- Old English steall ("standing place, position"). Compare Dutch stal ("cattle shed"), German Stall ("cattle shed"), Old Norse stallr. Cognate with stand. (Wiktionary)
- Middle English stalle, from Old English steall, standing place, stable. Alteration (influenced by stall1) of obsolete stale, pickpocket's accomplice, from Middle English, decoy, from Anglo-Norman estale, of Germanic origin; possibly akin to Old English stǣl, stathol, place, position; see staddle. (American Heritage® Dictionary of the English Language, Fourth Edition)
“Got back to the stall at 3pm, totally exhausted from making the fritters, when Fleur had to let me in to the fact that HE had visited the stall lolz ”
“None of the recorded cockpit conversations included the word "stall," these experts said.”
“The idea there is to land absolutely at what they call stall speed, which is the speed at which the plane stops flying, and that's as slow as it could be.”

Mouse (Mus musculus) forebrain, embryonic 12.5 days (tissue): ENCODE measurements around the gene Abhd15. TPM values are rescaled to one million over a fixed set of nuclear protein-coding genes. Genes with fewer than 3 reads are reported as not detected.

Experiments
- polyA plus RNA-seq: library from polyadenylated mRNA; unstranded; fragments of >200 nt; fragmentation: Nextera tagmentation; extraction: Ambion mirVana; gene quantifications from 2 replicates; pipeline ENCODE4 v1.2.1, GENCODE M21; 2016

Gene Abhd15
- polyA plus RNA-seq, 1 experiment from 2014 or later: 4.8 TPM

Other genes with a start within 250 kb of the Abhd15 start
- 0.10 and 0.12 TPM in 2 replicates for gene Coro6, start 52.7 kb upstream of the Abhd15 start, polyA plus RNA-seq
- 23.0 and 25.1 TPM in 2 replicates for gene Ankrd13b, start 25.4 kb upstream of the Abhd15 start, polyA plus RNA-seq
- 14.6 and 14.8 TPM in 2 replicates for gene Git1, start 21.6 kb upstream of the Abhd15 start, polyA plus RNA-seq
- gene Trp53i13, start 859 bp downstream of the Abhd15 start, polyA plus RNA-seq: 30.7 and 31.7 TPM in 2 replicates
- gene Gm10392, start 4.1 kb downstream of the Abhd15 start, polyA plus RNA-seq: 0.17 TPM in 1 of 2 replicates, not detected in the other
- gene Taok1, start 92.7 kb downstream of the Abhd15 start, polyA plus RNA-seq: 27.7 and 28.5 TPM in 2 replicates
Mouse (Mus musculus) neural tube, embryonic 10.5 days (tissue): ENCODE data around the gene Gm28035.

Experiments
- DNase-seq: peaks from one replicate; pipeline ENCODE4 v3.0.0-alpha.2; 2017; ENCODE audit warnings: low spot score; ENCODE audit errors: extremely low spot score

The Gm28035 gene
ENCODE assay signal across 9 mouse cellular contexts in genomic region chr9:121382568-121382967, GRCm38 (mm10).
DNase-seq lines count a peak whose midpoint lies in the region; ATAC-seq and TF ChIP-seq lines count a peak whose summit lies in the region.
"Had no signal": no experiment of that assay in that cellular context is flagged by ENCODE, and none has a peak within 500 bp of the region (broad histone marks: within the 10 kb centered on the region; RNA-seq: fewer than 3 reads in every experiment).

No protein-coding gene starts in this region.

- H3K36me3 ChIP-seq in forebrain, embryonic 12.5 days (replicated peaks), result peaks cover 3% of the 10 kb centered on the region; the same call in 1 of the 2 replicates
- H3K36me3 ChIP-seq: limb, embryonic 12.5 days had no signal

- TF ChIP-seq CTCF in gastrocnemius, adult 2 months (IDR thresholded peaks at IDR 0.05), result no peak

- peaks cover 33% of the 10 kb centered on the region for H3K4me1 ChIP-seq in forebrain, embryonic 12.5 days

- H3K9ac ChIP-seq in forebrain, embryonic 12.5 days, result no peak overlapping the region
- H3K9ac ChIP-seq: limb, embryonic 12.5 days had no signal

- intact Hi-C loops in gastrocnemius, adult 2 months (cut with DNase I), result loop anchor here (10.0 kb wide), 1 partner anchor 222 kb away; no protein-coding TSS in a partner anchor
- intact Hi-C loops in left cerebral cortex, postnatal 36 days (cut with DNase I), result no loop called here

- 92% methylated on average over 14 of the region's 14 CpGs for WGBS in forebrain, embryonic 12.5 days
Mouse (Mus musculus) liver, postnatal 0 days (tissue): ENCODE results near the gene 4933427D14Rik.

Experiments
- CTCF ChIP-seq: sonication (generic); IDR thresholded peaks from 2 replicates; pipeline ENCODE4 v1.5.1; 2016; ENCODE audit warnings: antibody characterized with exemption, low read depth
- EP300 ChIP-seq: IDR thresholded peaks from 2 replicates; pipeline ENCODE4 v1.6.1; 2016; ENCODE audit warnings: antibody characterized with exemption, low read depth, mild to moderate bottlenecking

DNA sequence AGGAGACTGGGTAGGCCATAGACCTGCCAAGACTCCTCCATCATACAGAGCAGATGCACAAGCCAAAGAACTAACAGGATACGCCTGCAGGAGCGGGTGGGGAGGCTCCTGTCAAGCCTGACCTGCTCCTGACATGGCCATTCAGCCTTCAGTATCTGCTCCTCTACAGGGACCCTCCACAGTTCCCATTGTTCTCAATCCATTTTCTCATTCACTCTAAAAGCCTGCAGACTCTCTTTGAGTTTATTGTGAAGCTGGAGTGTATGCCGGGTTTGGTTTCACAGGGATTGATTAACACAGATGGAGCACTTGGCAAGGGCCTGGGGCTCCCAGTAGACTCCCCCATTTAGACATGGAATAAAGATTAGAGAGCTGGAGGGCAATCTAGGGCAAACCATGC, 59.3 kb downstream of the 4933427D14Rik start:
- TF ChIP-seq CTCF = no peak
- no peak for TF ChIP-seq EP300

“A pile of straw in a stall is a bed, properly regarded.”
“They knew what an embarrassment this is going to be," Fonley said of what she described as stall tactics by district officials in not supplying the cost.”
“At IFA 2009, on a stall from a Chinese company called Gleecon, we found more bug-zappers in one place than ever seen before.”
“The situation in Nepali stall at the venue of the Shanghai World Expo here.”
“Had it been in professional hours, he would have had at least one "stall" -- perhaps two -- with him.”
“That's called a stall, and the plane tries to fall out of the sky.”